arr Xp22.33(1-20,008,989)x2,Xp22.12q28(20,008,989-154,876,029)x3,Yp11.32q12(110,058-57,735,230)x2,1p36.33q21.1(356,951-145,048,953)x3,1q21.1q44(145,048,953-246,504,007)x4,2p25.3p11.2(44,198-88,771,193)x2~3,2p11.2(88,771,193-88,939,959)x0~1,2q11.1q12.2(95,004,544-105,862,051)x4,2q12.2q37.3(105,862,051-242,951,149)x2~3,3q25.32q26.31(159,179,678-176,119,209)x4,3q26.31q29(176,182,216-194,089,843)x1,3q29(194,144,086-199,227,915)x2~3,5p15.33q23.1(129,331-120,819,561)x3,5q23.1q23.3(120,866,799-129,327,006)x1,5q23.3q35.3(129,369,711-180,619,169)x3,6p25.3p12.1(128,203-56,479,183)x4,7p22.3p11.1(130,978-57,496,580)x2~3,8p23.3q22.1(177,781-97,839,693)x1,8q24.21q24.3(128,820,805-146,263,042)x2~3,9q12q34.3(69,466,291-140,130,559)x1,11p15.5q25(188,204-134,425,038)x2~3,12q12q21.31(39,127,058-82,868,278)x3,12q24.11q24.12(108,763,306-110,348,984)x1,13q12.11q14.11(18,454,945-40,050,795)x3,13q14.11q21.31(40,056,371-63,246,713)x1,13q31.2q31.3(87,649,097-92,584,929)x5,14q23.3(66,039,131-66,735,897)x3,14q32.33(105,133,180-106,340,244)x1,15q24.2(73,418,043-73,657,137)x1,17p13.3p13.2(49,128-4,959,848)x1,17p13.2p13.1(5,175,207-8,069,489)x1,17p13.1q25.3(8,094,106-78,612,915)x3,18q21.33q23(58,915,605-76,100,854)x1,20p13q13.33(16,653-62,359,694)x3,21q11.2q22.3(14,406,100-46,915,771)x3,22q11.1q11.22(15,912,798-20,879,638)x3,22q11.22(21,356,310-21,571,621)x1,22q11.22q13.2(21,593,777-39,690,567)x3,22q13.2(39,690,567-39,876,284)x>4,22q13.2q13.33(39,876,284-49,691,432)x3

Deletion

NEIL1 (15q24.2)

Copy Gain

GPHN (14q22.3)

Amplification

EP300 (22q13.2)

Gene-specific findings included a gain of the distal long arm of chromosome 8 with a breakpoint near the distal 5’ end of MYC, and losses of the terminal long arms of chromosomes 14 and 18 with breakpoints within the IGH locus and just proximal to BCL2 gene, respectively (Figure 2). aCGH revealed relatively few gene-specific alterations that included deletion of NEIL1 (15q24.2), mosaic single copy gain of GPHN (14q22.3) and amplification of a truncated EP300 allele (22q13.2) (Table 1). OncoChip™ | B-ALL Panel 2 analysis identified the IGH/BCL2 fusion as well as a MYC/IGH rearrangement (Figure 3A), which were subsequently confirmed by FISH and PCR (Figures 2D and 2E, and Figure 3B, respectively). The MYC/IGH/BCL2 complex rearrangement appeared to be on a marker chromosome, which was further confirmed by using the commercially available dual fusion FISH probes (Abbott, Abbott Park, IL) spanning the translocation breakpoints (Figure 4).
Figure 2

Microarray and FISH findings of transformed follicular lymphoma. Copy losses (blue) and copy gains (pink) for oligonucleotide array-based cooperative genomic hybridization (aCGH) are shown for chromosomes (A) 8, (B) 14, and (C) 18. Note that the zero value for Log2 ratio is reflective of a triploid (3n) genotype (confirmed by karyotypes and FISH), as aCGH cannot discern autosomal ploidy. FISH using indicated BAC probes illustrate (D) co-localization of MYC and BCL2 on a marker chromosome, and (E) co-localization of these genes with IGH on the same marker. Probe colors match the indicated probe names.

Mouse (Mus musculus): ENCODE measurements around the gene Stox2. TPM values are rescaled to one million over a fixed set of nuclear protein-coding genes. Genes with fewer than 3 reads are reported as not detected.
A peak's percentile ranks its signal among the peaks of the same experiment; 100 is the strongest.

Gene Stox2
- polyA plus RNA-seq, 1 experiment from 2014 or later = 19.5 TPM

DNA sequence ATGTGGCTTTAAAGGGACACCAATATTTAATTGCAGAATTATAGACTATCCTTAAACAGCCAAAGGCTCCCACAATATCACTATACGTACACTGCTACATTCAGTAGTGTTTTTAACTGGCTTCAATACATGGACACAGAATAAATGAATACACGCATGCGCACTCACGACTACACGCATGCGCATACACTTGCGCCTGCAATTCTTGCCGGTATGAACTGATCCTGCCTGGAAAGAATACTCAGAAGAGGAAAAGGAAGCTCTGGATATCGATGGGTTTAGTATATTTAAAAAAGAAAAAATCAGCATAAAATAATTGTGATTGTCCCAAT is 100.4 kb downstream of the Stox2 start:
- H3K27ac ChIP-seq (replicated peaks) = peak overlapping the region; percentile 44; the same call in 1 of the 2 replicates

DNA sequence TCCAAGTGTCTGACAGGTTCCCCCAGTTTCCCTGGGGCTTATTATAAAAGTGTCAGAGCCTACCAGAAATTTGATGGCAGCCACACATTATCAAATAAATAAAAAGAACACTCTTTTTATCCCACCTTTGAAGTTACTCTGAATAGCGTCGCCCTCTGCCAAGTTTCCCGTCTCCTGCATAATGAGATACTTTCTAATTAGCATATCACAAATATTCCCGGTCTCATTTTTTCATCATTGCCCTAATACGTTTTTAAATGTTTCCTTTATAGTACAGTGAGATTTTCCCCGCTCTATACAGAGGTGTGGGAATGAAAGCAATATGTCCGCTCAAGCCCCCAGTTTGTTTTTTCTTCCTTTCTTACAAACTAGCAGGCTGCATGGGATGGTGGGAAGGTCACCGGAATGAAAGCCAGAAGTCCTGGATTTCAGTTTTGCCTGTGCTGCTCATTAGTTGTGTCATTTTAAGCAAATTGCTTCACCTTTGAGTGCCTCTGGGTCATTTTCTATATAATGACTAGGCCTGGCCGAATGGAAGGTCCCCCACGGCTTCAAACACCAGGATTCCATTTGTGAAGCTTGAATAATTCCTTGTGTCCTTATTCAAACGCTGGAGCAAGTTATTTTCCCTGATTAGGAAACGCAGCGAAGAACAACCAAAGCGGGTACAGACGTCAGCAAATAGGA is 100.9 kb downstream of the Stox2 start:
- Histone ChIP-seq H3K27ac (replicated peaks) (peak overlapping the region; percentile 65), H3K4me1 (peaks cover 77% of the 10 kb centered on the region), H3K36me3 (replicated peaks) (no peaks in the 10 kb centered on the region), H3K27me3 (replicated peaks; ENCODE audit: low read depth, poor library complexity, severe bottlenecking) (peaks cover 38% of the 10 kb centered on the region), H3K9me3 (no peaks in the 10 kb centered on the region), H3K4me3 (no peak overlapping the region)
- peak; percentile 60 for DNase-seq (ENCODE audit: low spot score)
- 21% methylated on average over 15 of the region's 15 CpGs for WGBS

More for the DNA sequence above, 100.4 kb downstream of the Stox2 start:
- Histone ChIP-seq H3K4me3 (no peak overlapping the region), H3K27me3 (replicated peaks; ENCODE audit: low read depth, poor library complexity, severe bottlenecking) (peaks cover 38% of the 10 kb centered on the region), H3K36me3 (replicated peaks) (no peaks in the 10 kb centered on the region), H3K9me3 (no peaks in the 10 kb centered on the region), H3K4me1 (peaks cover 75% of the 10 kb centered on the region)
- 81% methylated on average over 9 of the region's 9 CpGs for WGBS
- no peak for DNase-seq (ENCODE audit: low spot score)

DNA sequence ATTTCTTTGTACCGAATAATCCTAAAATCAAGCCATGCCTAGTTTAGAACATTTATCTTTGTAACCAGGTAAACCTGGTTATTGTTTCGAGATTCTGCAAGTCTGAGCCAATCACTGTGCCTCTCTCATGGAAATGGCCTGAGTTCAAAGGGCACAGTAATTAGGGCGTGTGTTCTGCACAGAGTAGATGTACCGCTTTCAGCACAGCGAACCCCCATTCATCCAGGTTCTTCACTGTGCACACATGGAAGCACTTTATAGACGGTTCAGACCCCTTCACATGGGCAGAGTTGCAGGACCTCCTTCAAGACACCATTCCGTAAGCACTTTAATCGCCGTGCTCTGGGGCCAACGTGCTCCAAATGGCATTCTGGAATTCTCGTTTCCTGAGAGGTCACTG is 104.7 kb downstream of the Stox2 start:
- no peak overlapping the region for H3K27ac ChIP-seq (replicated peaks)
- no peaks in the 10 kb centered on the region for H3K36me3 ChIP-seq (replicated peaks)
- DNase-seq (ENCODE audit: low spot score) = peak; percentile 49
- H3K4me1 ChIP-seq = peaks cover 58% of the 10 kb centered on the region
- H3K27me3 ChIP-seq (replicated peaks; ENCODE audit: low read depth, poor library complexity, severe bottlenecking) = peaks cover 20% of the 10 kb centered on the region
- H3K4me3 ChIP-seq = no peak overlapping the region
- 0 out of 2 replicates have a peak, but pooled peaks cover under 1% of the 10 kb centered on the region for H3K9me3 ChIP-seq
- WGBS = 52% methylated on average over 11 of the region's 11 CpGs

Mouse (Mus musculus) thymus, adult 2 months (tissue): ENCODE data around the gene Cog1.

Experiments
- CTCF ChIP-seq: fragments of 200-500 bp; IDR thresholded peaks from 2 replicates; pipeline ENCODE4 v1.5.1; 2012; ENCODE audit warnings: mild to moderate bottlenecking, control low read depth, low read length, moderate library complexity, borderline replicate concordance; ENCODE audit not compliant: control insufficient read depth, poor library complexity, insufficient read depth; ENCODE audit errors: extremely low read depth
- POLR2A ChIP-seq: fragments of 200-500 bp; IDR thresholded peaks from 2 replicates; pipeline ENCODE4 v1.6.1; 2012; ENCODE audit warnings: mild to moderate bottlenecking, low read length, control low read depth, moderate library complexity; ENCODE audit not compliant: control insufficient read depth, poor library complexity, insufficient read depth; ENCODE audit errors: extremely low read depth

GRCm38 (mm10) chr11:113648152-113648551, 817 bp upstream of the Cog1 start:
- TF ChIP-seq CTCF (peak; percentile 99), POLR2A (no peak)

Figure 3

Molecular delineation of complex rearrangement of the marker chromosome bearing MYC , IGH and BCL2 . (A) OncoChip™ | B-ALL Panel 2 and standard aCGH are shown for comparison with results indicative of two rearrangements (black arrows on top), one corresponding to the Constant region (class switch) and the other corresponding to the Joining region of the IGH locus as indicated. Locations of primers designed for subsequent confirmatory PCR reactions (red arrows), and the location and directionality of the MYC and BCL2 genes are also indicated. The lines originated from MYC and BCL2 indicate that MYC is inserted into the IGH, while IGH/BCL2 fusion is resulted from a translocation. (B) PCR reactions using the indicated primers confirm the insertion of MYC gene into IGH Constant region and translocation of BCL2 gene to the IGH Joining site.

Figure 4

FISH confirmation of a double-hit rearrangement. (A) IGH/BCL2 fusion and (B) MYC/IGH fusion are present on a marker chromosome. Centromeres of chromosomes 8 and 18 were shown in aqua as indicated. Images of Figures 2E and 3A demonstrated that the fusions were on the same marker chromosome.

Discussion

Follicular lymphoma transforming into acute lymphoblastic leukemia has been documented in a limited number of cases [2, 3, 11, 12]. “Double-hit” B-cell malignancies with both BCL2 and MYC rearrangements have also been reported in de novo large B-cell lymphoma [13] and Burkitt’s lymphoma/leukemia with three-way translocation t(8;14,18) [14]. Such “Double-hit” B-cell malignancies are characterized by an extremely aggressive course and a high relapse rate [5, 6, 13, 14]. Given the initial diagnosis of follicular lymphoma in our case, IGH/BCL2 fusion was likely the first event, with MYC/IGH fusion arising secondarily and accompanying a complex karyotype. An early specimen at the time of diagnosis of FL was not available for this case.